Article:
Date of Report: May 9, 2013
Number of Pages: 13
Order Number: RS22204
Price: $29.95

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Thursday, May 23, 2013

U.S. Customs and Border Protection: Trade Facilitation, Enforcement, and Security

Vivian C. Jones
Specialist in International Trade and Finance

Marc R. Rosenblum
Specialist in Immigration Policy

International trade is a critical component of the U.S. economy, with U.S. merchandise imports and exports amounting to $2.2 trillion and $1.5 trillion in 2011, respectively. The efficient flow of legally traded goods in and out of the United States is thus a vital element of the country’s economic security.

U.S. Customs and Border Protection (CBP), within the Department of Homeland Security (DHS), is the primary agency charged with ensuring the smooth flow of trade through U.S. ports of entry (POEs). CBP’s policies with regard to U.S. imports are designed to (1) facilitate the smooth flow of imported cargo through U.S. ports of entry; (2) enforce trade and customs laws designed to protect U.S. consumers and business and to collect customs revenue; and (3) enforce import security laws designed to prevent weapons of mass destruction, illegal drugs, and other contraband from entering the United States—a complex and difficult mission. Congress has a direct role in organizing, authorizing, and defining CBP’s international trade functions, as well as appropriating funding for and conducting oversight of its programs. In the 113
th Congress, S. 662, the Trade Facilitation and Trade Enforcement Reauthorization Act of 2013, seeks to reauthorize CBP’s trade functions. Two bills were introduced at the end of the 112th Congress also seeking to reauthorize CBP’s trade functions. These bills were H.R. 6642 and H.R. 6656.

Laws currently authorizing the trade facilitation and enforcement functions of CBP (as outlined in the Customs Modernization and Informed Compliance Act, Title VI of P.L. 103-182) emphasize a balanced relationship between CBP and the trade community based on the principles of “shared responsibility,” “reasonable care,” and “informed compliance.” Since the 9/11 terrorist attacks of 2001, Congress has placed greater emphasis on import security and CBP’s role in preventing terrorist attacks at the border. Legislation addressing customs procedures and import security includes the Homeland Security Act of 2002 (P.L. 107-296), the Security and Accountability for Every (SAFE) Port Act of 2006 (P.L. 109-347), and the Implementing Recommendations of the 9/11 Commission Act of 2007 (P.L. 110-53).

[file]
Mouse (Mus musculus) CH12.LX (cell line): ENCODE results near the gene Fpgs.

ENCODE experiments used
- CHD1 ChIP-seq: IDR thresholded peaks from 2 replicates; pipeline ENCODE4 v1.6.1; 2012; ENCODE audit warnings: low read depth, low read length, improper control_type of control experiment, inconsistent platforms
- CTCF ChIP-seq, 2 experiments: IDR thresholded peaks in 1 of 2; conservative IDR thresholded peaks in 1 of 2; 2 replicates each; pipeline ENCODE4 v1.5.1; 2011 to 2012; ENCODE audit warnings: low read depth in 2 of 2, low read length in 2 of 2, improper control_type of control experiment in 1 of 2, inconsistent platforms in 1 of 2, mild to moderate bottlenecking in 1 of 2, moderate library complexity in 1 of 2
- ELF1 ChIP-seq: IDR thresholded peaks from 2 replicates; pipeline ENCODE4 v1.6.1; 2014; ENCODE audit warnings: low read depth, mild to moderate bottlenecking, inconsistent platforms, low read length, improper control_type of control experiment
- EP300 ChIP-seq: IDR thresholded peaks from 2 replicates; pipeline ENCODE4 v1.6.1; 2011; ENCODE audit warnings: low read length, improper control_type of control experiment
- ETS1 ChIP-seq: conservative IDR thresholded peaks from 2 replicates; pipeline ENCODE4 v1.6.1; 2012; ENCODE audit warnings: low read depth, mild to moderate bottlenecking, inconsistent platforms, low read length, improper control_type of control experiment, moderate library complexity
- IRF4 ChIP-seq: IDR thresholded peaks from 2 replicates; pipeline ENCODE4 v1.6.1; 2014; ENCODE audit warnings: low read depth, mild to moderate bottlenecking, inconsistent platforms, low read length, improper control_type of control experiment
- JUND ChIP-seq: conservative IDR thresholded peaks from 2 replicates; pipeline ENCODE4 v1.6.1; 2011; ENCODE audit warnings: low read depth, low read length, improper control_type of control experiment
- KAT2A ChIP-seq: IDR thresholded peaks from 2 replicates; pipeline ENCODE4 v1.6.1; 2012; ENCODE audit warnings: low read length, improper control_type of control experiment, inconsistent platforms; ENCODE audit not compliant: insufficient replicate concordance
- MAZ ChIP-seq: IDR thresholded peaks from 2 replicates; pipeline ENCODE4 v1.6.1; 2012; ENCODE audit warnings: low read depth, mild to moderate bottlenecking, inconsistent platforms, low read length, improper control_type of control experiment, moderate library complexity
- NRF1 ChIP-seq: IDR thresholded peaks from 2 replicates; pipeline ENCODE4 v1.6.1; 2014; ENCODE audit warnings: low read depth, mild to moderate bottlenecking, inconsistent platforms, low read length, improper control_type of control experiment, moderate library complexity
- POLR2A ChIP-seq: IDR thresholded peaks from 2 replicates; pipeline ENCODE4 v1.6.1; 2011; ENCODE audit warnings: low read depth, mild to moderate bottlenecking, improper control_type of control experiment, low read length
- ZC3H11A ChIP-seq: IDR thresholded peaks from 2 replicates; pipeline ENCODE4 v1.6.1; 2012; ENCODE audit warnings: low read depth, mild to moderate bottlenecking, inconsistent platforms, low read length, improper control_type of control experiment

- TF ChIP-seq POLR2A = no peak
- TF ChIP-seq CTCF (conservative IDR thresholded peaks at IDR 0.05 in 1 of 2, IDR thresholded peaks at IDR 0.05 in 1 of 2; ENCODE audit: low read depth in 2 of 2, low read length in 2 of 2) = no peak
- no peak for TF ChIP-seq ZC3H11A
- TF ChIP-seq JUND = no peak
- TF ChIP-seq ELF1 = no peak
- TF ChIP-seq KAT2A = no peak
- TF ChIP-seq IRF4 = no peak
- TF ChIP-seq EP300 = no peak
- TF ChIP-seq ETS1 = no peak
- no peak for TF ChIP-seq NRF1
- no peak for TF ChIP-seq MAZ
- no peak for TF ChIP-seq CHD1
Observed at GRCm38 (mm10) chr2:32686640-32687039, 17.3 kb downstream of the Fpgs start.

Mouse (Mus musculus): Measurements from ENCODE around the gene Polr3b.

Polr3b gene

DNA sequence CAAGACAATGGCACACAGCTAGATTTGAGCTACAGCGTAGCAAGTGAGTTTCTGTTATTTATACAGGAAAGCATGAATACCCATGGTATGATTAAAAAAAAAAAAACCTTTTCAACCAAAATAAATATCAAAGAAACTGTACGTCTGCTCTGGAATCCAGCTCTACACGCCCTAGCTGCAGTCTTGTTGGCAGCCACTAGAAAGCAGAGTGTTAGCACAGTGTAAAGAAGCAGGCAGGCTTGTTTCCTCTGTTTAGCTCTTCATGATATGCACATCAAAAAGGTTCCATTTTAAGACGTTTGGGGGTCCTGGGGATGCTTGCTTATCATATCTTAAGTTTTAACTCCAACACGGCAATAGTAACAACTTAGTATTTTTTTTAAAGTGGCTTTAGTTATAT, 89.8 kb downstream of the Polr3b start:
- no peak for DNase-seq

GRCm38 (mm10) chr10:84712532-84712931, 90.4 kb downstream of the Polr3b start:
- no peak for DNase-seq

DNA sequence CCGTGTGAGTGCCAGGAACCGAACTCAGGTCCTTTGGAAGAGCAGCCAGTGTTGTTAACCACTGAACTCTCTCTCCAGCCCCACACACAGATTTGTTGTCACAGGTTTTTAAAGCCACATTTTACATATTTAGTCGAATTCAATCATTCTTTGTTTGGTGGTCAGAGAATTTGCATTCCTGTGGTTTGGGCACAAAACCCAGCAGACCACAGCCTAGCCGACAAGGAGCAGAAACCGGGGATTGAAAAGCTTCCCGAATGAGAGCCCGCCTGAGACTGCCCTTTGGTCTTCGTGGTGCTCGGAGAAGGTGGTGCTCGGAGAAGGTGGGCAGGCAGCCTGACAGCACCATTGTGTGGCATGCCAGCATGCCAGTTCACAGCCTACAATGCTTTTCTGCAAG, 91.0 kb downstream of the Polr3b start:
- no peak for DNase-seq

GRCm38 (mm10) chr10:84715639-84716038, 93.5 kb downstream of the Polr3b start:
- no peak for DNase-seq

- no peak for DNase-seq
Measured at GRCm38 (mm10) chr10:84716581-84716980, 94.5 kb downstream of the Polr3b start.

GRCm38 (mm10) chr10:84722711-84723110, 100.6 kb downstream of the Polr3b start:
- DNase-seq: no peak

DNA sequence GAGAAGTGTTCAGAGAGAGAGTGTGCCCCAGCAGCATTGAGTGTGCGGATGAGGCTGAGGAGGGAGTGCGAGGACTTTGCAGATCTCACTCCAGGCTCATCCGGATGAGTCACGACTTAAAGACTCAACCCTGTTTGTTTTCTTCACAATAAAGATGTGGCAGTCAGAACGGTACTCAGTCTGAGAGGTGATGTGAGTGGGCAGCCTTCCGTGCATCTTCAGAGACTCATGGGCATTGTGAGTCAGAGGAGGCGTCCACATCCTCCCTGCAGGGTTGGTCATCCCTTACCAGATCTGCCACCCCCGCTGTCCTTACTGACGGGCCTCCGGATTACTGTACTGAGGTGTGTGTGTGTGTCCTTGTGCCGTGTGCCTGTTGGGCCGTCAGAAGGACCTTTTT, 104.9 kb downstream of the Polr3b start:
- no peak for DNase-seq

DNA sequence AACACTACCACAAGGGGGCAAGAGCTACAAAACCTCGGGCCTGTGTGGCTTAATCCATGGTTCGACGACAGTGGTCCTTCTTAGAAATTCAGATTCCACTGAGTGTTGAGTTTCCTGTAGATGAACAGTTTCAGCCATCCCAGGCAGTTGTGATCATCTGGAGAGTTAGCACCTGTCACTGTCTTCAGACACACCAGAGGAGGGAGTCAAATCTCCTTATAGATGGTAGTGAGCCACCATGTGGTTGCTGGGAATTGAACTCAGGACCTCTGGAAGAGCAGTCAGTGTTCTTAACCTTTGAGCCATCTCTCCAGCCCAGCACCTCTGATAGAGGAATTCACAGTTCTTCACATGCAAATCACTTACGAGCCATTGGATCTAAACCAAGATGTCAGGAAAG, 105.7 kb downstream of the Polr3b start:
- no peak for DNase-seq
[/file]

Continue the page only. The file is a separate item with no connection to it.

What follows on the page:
CBP’s current import strategy emphasizes a risk management approach that segments importers into higher and lower risk pools and focuses trade enforcement and import security procedures on higher-risk imports, while expediting lower-risk flows. CBP’s “multi-layered approach” means that security screening and enforcement occur at multiple points in the import process, beginning before goods are loaded in foreign ports (pre-entry) and continuing long after the time goods have been admitted into the United States (post-entry).